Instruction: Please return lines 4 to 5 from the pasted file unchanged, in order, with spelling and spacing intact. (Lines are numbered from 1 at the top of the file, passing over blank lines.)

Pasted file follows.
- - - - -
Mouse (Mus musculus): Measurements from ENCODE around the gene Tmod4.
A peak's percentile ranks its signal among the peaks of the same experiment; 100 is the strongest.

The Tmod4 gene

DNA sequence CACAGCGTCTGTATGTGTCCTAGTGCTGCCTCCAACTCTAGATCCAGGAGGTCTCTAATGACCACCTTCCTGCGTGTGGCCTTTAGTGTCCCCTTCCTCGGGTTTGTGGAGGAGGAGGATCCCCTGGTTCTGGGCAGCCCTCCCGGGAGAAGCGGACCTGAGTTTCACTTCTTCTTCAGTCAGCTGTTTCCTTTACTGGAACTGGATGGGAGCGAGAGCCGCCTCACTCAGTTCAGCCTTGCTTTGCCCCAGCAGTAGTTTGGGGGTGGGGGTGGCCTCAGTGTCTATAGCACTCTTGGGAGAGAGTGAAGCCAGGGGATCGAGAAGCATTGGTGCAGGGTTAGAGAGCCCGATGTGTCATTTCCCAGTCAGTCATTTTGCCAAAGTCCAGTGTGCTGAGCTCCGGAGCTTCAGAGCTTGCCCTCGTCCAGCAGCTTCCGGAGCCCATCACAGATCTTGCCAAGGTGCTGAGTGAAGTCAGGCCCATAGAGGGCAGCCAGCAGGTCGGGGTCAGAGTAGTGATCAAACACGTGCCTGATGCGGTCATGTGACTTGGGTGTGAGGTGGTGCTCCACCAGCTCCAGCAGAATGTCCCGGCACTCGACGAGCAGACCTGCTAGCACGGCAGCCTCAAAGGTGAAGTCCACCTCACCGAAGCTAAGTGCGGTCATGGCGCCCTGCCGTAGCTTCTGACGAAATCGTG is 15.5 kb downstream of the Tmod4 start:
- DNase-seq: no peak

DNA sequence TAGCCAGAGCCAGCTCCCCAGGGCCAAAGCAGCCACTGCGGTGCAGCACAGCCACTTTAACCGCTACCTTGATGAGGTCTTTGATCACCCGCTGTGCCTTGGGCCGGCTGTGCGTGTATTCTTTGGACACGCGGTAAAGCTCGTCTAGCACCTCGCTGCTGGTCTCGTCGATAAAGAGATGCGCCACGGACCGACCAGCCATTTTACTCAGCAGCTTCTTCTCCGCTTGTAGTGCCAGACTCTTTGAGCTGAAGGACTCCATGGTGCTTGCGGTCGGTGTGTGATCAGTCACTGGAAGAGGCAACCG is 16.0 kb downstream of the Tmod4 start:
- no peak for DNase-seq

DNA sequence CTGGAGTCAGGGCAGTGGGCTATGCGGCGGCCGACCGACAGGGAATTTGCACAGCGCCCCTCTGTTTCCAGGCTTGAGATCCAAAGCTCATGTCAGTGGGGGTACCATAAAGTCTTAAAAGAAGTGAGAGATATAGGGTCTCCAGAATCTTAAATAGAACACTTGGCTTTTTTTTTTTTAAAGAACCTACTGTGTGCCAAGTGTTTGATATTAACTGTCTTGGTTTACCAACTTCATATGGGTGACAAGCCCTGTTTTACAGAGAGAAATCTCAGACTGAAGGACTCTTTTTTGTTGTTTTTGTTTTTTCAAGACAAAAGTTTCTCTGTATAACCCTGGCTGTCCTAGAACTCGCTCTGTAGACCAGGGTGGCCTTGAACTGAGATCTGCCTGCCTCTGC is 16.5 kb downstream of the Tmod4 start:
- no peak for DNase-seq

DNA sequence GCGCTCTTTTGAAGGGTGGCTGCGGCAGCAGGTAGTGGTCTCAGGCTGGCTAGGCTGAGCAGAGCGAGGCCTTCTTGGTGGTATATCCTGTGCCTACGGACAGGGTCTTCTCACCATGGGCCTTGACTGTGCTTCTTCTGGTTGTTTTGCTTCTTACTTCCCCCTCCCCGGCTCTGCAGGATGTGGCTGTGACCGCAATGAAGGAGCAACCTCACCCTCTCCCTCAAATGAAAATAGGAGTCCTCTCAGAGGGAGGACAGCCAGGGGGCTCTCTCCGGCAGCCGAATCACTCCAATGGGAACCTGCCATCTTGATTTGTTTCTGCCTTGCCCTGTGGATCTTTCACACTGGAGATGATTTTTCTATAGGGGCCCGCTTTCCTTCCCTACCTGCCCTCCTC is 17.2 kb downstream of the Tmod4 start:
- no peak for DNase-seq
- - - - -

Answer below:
DNA sequence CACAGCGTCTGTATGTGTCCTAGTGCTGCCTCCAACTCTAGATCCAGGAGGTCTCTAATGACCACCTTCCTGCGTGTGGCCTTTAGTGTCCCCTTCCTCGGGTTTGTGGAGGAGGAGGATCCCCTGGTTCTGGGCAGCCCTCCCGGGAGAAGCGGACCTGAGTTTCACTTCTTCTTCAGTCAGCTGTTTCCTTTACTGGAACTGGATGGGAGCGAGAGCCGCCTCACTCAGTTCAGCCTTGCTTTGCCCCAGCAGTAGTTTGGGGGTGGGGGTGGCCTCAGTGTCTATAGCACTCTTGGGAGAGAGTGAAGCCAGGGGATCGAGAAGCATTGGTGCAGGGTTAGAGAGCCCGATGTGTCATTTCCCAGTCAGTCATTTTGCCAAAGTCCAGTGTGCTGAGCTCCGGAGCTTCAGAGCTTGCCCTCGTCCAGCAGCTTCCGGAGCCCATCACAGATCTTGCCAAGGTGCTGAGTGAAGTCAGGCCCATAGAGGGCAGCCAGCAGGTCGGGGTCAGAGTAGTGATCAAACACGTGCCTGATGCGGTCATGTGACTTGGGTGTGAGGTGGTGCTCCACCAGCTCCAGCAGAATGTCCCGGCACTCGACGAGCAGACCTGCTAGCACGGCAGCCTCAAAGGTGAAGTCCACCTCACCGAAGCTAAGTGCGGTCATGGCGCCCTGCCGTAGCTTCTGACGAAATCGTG is 15.5 kb downstream of the Tmod4 start:
- DNase-seq: no peak